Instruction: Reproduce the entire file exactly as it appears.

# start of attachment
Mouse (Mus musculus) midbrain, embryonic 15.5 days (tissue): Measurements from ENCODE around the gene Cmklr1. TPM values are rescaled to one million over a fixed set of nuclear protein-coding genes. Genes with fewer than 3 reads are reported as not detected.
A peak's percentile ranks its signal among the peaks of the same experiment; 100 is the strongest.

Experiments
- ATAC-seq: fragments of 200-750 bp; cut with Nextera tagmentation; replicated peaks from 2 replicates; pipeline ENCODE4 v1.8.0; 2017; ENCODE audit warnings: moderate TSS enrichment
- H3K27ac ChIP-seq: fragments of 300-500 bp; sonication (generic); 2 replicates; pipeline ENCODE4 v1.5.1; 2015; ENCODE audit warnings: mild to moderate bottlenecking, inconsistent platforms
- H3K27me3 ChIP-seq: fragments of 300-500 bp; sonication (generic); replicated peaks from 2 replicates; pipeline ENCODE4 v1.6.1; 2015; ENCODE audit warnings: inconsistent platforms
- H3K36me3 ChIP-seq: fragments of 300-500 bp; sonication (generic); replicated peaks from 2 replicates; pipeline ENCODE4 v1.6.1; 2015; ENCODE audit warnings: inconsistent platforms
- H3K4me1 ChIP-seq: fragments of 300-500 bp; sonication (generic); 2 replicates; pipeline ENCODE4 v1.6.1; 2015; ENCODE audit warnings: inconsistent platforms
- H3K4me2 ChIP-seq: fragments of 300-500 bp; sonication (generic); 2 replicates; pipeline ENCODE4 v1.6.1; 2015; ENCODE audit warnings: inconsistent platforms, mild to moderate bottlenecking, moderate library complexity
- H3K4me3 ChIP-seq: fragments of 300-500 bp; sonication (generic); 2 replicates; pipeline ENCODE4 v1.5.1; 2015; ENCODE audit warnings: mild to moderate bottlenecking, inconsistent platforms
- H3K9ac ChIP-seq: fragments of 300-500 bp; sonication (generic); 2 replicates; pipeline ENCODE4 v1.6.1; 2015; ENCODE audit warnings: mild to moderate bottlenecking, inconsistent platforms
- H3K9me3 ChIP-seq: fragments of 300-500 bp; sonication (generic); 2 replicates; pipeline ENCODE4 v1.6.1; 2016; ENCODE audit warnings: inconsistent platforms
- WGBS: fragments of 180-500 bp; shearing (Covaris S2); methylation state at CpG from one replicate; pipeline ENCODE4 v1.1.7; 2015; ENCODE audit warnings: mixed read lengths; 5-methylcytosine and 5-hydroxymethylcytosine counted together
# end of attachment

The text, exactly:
Mouse (Mus musculus) midbrain, embryonic 15.5 days (tissue): Measurements from ENCODE around the gene Cmklr1. TPM values are rescaled to one million over a fixed set of nuclear protein-coding genes. Genes with fewer than 3 reads are reported as not detected.
A peak's percentile ranks its signal among the peaks of the same experiment; 100 is the strongest.

Experiments
- ATAC-seq: fragments of 200-750 bp; cut with Nextera tagmentation; replicated peaks from 2 replicates; pipeline ENCODE4 v1.8.0; 2017; ENCODE audit warnings: moderate TSS enrichment
- H3K27ac ChIP-seq: fragments of 300-500 bp; sonication (generic); 2 replicates; pipeline ENCODE4 v1.5.1; 2015; ENCODE audit warnings: mild to moderate bottlenecking, inconsistent platforms
- H3K27me3 ChIP-seq: fragments of 300-500 bp; sonication (generic); replicated peaks from 2 replicates; pipeline ENCODE4 v1.6.1; 2015; ENCODE audit warnings: inconsistent platforms
- H3K36me3 ChIP-seq: fragments of 300-500 bp; sonication (generic); replicated peaks from 2 replicates; pipeline ENCODE4 v1.6.1; 2015; ENCODE audit warnings: inconsistent platforms
- H3K4me1 ChIP-seq: fragments of 300-500 bp; sonication (generic); 2 replicates; pipeline ENCODE4 v1.6.1; 2015; ENCODE audit warnings: inconsistent platforms
- H3K4me2 ChIP-seq: fragments of 300-500 bp; sonication (generic); 2 replicates; pipeline ENCODE4 v1.6.1; 2015; ENCODE audit warnings: inconsistent platforms, mild to moderate bottlenecking, moderate library complexity
- H3K4me3 ChIP-seq: fragments of 300-500 bp; sonication (generic); 2 replicates; pipeline ENCODE4 v1.5.1; 2015; ENCODE audit warnings: mild to moderate bottlenecking, inconsistent platforms
- H3K9ac ChIP-seq: fragments of 300-500 bp; sonication (generic); 2 replicates; pipeline ENCODE4 v1.6.1; 2015; ENCODE audit warnings: mild to moderate bottlenecking, inconsistent platforms
- H3K9me3 ChIP-seq: fragments of 300-500 bp; sonication (generic); 2 replicates; pipeline ENCODE4 v1.6.1; 2016; ENCODE audit warnings: inconsistent platforms
- WGBS: fragments of 180-500 bp; shearing (Covaris S2); methylation state at CpG from one replicate; pipeline ENCODE4 v1.1.7; 2015; ENCODE audit warnings: mixed read lengths; 5-methylcytosine and 5-hydroxymethylcytosine counted together